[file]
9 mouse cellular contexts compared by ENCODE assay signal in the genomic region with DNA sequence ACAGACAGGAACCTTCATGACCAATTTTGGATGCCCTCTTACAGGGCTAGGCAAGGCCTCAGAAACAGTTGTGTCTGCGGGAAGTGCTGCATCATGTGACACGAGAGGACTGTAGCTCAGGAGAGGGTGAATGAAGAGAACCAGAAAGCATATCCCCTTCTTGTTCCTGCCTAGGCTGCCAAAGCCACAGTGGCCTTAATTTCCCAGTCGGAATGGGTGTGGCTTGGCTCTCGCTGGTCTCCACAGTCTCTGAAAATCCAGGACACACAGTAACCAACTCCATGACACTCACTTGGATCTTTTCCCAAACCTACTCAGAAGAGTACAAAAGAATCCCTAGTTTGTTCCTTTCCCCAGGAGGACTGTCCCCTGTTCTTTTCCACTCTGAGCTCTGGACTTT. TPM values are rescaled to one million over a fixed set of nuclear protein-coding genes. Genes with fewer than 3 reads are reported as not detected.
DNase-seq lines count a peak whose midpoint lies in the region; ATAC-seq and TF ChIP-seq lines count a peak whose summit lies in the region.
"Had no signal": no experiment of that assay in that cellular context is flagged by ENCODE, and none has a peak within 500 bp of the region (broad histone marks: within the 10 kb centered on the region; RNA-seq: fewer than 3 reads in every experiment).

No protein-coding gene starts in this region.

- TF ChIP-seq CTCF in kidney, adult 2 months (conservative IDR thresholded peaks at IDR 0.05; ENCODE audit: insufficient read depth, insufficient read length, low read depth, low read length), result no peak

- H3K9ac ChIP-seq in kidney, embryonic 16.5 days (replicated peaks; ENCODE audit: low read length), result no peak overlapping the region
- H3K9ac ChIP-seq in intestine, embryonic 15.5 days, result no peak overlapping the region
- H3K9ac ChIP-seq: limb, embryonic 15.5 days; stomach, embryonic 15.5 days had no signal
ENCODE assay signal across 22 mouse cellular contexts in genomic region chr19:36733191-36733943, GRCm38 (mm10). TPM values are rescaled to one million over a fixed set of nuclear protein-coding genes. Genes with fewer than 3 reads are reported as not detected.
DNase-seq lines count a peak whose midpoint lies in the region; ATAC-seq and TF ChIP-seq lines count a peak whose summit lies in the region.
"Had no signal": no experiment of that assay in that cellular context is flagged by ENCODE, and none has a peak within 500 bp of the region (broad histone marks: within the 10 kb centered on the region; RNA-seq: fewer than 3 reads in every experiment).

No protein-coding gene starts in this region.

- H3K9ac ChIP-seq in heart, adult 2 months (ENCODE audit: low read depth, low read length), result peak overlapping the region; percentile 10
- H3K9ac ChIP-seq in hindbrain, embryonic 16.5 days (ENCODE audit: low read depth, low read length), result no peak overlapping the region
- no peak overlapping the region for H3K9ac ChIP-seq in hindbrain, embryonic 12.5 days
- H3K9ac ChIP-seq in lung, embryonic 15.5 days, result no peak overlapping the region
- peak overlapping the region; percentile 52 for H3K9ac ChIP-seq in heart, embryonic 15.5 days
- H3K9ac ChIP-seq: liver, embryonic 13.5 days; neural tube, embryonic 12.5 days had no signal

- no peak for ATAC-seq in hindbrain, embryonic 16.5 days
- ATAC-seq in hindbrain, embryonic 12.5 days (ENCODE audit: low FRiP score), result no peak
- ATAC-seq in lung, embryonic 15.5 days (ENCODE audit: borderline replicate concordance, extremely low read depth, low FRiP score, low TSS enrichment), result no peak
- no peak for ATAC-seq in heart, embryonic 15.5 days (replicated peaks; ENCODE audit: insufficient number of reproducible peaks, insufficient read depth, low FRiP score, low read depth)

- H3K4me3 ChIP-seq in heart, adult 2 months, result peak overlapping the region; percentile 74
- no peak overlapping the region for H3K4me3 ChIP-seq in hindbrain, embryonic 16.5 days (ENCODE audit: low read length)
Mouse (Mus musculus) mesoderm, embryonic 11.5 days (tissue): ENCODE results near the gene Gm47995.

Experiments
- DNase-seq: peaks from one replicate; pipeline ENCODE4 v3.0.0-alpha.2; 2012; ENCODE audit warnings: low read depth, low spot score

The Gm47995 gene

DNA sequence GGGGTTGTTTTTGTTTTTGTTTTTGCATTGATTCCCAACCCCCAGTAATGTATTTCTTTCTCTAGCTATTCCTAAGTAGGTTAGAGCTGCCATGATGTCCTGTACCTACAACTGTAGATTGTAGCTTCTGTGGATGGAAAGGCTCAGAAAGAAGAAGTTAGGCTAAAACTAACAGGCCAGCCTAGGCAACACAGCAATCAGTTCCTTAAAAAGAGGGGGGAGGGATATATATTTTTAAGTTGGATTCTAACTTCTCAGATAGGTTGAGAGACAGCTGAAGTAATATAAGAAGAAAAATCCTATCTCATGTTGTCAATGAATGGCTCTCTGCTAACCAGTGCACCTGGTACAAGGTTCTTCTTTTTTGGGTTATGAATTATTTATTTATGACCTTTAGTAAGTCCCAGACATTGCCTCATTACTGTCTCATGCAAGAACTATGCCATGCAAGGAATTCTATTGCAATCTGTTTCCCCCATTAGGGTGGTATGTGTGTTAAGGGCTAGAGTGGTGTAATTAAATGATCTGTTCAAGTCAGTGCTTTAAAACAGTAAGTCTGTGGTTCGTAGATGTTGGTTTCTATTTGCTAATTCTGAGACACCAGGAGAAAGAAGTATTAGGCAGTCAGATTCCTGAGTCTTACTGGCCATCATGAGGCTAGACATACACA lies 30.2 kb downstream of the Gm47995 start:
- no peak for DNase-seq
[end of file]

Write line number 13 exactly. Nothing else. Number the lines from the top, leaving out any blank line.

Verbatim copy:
- H3K9ac ChIP-seq in heart, adult 2 months (ENCODE audit: low read depth, low read length), result peak overlapping the region; percentile 10